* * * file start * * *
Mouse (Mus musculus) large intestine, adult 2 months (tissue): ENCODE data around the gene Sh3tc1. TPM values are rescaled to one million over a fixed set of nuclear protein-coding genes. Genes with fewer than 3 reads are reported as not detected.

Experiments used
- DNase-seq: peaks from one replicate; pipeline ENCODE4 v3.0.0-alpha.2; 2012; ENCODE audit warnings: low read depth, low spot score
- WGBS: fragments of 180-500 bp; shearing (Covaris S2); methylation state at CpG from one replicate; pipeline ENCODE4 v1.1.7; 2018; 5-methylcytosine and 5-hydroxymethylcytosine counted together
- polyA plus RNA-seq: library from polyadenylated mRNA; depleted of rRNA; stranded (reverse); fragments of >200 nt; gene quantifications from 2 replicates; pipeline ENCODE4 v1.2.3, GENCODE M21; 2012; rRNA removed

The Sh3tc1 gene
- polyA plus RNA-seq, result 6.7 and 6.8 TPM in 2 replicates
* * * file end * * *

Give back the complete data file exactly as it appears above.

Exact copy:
Mouse (Mus musculus) large intestine, adult 2 months (tissue): ENCODE data around the gene Sh3tc1. TPM values are rescaled to one million over a fixed set of nuclear protein-coding genes. Genes with fewer than 3 reads are reported as not detected.

Experiments used
- DNase-seq: peaks from one replicate; pipeline ENCODE4 v3.0.0-alpha.2; 2012; ENCODE audit warnings: low read depth, low spot score
- WGBS: fragments of 180-500 bp; shearing (Covaris S2); methylation state at CpG from one replicate; pipeline ENCODE4 v1.1.7; 2018; 5-methylcytosine and 5-hydroxymethylcytosine counted together
- polyA plus RNA-seq: library from polyadenylated mRNA; depleted of rRNA; stranded (reverse); fragments of >200 nt; gene quantifications from 2 replicates; pipeline ENCODE4 v1.2.3, GENCODE M21; 2012; rRNA removed

The Sh3tc1 gene
- polyA plus RNA-seq, result 6.7 and 6.8 TPM in 2 replicates